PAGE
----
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Two-thirds of global organizations not prepared to recover from cyberattacks: IBM and Ponemon Institute study


November 18, 2016   by Canadian Underwriter


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Two-thirds (66%) of respondents to a study conducted by the Ponemon Institute have reported that their organization is not prepared to recover from cyberattacks.

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Resilient, an IBM Company and sponsor of the report, and the Ponemon Institute, revealed the results of their annual 2016 Cyber Resilient Organization study on Wednesday. The study found that only 32% of IT and security professionals say their organization has a high level of cyber resilience – down slightly from 35% in 2015.

The survey features insight from more than 2,400 security and IT professionals from around the world, including the United States, United Kingdom, France, Germany, United Arab Emirates, Brazil and Australia, IBM said in a press release.

For the second straight year, the study showed that challenges with incident response are hindering cyber resilience, defined as “an organization’s ability to maintain its core purpose and integrity in the face of cyberattacks.” Seventy-five percent of respondents admitted that they do not have a formal cyber security incident response plan (CSIRP) that is applied consistently across the organization. Of those with a CSIRP in place, 52% have either not reviewed or updated the plan since it was put in place, or have no set plan for doing so, the study found. Additionally, 41% said the time to resolve a cyber incident has increased in the past 12 months, compared to only 31% who say it has decreased.

“This year’s cyber resilience study shows that organizations globally are still not prepared to manage and mitigate a cyberattack,” said John Bruce, CEO and co-founder of Resilient, in the release. “Security leaders can drive significant improvement by making incident response a top priority – focusing on planning, preparation, and intelligence.”

According to respondents, an incident response platform is among the most effective security technologies for helping organizations become cyber resilient, along with identity management and authentication, and intrusion detection and prevention systems.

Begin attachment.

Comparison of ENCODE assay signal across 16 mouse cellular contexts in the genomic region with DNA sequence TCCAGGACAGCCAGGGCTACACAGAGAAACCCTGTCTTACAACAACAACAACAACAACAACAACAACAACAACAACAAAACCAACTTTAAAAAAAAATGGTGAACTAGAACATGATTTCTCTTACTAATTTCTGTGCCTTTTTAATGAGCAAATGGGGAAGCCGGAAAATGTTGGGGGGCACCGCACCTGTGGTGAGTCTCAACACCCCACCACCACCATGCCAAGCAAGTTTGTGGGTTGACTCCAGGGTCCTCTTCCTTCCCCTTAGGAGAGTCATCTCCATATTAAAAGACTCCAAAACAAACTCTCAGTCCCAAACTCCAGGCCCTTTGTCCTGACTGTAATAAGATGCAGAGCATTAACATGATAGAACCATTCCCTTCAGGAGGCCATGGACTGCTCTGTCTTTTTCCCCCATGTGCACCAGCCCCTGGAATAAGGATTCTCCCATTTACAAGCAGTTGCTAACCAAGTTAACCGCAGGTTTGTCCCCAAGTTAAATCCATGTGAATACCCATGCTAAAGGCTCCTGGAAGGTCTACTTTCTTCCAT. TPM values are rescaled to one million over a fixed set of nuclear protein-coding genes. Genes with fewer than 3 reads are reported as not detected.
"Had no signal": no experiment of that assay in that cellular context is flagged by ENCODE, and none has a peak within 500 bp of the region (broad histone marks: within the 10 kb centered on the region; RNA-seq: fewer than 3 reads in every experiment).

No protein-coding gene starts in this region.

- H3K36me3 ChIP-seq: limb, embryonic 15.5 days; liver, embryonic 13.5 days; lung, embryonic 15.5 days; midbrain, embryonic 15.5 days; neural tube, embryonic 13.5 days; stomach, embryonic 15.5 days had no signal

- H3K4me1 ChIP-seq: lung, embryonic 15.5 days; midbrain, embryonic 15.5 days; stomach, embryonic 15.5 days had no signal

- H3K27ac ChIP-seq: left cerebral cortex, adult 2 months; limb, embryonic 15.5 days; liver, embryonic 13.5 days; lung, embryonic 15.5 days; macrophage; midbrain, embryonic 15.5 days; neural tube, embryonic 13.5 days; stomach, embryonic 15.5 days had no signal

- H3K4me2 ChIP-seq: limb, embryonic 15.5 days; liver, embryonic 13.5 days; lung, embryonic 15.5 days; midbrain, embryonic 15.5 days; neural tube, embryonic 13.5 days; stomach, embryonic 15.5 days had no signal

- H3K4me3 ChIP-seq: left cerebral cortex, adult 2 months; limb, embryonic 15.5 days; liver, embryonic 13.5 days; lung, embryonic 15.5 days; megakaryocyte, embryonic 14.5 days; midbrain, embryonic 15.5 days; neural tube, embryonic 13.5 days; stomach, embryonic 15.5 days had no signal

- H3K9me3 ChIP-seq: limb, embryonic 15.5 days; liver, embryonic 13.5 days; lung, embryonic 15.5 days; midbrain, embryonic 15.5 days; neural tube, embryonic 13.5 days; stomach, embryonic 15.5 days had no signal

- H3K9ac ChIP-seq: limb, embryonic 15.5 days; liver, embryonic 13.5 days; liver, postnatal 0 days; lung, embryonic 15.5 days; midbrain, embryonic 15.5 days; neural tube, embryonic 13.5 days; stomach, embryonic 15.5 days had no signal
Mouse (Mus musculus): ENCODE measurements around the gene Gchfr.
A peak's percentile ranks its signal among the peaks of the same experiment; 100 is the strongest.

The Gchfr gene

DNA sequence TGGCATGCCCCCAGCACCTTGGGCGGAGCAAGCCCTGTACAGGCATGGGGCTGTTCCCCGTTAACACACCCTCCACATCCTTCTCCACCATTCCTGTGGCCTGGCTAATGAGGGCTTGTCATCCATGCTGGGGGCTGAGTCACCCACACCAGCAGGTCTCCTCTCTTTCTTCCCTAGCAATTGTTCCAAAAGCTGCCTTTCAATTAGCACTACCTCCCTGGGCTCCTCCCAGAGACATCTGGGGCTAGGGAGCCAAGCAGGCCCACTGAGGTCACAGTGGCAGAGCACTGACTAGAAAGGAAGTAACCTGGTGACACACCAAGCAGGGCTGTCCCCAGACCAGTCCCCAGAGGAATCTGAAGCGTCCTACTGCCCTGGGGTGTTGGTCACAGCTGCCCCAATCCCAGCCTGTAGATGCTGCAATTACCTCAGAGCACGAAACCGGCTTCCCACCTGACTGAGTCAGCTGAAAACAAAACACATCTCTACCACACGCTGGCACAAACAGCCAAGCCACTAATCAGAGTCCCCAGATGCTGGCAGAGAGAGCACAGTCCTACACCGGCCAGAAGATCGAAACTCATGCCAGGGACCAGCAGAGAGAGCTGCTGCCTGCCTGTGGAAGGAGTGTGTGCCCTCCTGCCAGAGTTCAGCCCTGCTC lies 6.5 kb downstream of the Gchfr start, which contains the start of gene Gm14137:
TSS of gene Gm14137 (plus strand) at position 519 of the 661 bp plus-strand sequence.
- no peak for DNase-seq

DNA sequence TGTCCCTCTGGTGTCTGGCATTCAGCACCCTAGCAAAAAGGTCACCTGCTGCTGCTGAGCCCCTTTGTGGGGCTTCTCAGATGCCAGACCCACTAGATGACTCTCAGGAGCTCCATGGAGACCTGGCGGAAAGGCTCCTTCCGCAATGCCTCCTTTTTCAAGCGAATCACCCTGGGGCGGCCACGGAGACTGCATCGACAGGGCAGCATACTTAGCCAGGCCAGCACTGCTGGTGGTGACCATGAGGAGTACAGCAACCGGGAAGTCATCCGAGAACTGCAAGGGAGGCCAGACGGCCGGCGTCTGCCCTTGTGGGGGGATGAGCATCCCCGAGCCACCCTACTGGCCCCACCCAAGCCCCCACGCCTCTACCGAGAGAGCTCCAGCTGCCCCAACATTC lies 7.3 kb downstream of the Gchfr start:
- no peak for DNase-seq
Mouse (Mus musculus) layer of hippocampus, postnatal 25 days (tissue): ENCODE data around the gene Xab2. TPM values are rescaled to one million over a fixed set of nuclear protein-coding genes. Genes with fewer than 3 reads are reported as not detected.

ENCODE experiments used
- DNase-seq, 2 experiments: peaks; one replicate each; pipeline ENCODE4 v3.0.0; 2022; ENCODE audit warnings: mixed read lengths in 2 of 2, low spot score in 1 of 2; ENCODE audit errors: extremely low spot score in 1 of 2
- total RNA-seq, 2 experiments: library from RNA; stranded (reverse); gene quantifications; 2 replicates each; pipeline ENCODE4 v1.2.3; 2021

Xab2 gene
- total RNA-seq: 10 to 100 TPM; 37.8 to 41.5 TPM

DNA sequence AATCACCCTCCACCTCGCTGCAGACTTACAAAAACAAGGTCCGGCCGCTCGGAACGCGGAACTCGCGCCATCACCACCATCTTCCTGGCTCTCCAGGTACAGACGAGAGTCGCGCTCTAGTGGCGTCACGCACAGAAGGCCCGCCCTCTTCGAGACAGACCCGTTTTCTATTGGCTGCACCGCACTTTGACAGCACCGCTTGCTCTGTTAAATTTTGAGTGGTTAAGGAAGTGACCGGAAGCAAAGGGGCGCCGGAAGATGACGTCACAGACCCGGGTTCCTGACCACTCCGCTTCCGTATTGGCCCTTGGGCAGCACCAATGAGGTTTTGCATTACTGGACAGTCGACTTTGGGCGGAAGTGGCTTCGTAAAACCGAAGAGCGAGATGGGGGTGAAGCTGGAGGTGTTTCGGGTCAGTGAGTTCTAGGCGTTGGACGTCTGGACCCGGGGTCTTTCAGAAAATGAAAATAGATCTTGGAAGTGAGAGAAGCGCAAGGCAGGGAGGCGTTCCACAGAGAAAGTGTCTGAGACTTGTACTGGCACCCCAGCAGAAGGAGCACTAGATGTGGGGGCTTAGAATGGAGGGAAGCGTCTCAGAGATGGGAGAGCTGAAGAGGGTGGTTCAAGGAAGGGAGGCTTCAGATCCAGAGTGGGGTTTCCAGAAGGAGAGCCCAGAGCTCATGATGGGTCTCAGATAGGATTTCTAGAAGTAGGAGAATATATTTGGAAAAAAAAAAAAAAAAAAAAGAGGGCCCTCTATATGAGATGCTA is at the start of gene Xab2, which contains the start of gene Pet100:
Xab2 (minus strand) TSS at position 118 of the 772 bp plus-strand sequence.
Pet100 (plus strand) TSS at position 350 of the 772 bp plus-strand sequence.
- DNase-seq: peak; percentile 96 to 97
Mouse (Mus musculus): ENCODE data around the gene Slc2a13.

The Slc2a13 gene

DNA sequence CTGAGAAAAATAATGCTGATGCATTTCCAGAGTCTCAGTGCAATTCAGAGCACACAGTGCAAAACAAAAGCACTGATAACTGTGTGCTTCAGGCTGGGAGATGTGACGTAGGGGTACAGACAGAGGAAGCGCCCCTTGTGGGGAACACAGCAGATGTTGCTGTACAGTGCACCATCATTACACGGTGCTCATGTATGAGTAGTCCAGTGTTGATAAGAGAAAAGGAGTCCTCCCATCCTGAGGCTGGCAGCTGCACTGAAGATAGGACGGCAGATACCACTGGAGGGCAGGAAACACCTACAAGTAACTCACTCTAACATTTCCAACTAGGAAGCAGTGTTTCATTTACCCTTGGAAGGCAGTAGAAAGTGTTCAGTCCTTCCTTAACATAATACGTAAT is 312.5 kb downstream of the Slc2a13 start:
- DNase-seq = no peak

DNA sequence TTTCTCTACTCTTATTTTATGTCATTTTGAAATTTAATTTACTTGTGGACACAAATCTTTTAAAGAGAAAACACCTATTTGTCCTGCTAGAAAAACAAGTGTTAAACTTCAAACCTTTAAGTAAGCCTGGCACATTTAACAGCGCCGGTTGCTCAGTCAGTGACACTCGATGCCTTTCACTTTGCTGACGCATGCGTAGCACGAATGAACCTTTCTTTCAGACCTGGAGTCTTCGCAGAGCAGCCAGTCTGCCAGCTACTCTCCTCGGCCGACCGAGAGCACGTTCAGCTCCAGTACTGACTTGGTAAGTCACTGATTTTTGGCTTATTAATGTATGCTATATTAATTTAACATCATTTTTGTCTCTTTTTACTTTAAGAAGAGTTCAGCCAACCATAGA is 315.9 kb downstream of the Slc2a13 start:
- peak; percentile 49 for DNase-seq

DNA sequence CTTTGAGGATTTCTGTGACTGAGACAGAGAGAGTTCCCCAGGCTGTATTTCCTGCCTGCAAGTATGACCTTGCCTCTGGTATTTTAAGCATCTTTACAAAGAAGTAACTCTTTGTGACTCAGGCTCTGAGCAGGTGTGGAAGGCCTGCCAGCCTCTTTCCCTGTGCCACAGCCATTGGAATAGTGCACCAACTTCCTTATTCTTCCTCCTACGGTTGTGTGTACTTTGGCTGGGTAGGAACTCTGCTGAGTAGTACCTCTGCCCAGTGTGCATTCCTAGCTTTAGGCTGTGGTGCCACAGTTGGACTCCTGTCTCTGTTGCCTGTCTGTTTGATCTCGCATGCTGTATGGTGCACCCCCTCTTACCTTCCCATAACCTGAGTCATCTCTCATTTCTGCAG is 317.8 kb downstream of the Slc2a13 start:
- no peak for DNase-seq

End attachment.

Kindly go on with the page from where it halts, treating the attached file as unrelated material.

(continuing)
“While companies are seeing the value of deploying an incident response plan, there is still a lag in having the appropriate people, processes and technologies in place,” said Dr. Larry Ponemon, chairman and founder of the Ponemon Institute. “We are encouraged that this is becoming a more important part of an overall IT security strategy.”

The study also uncovered common barriers to cyber resilience: the majority – 66% – said that “insufficient planning and preparedness” was the top barrier. Respondents also indicated that the complexity of IT and businesses processes is increasing faster than their ability to prevent, detect, and respond to cyberattacks – leaving businesses vulnerable. This year, 46% of respondents said the “complexity of IT processes” is a significant barrier to achieving a high level of cyber resilience, up from 36% in 2015. Fifty-two per cent say “complexity of business processes” is a significant barrier, up from 47% in 2015, the release added.

Other study findings include:

  • More than half (53%) of respondents said that they suffered at least one data breach in the past two years. Of those breached, 57% said that they had more than one data breach in the past two years;
  • 74% said they faced threats due to human error in the past year;
  • When examining the past two years, 74% said they have been compromised by malware on a frequent basis, and 64% have been compromised by phishing on a frequent basis;
  • 23% of respondents have no incident response plan at all;
  • 48% said their organization’s cyber resilience has either declined (4%) or not improved (44%) over the past 12 months; and
  • 41% said the time to resolve a cyber incident has increased or increased significantly, while only 31% said it has decreased or decreased significantly.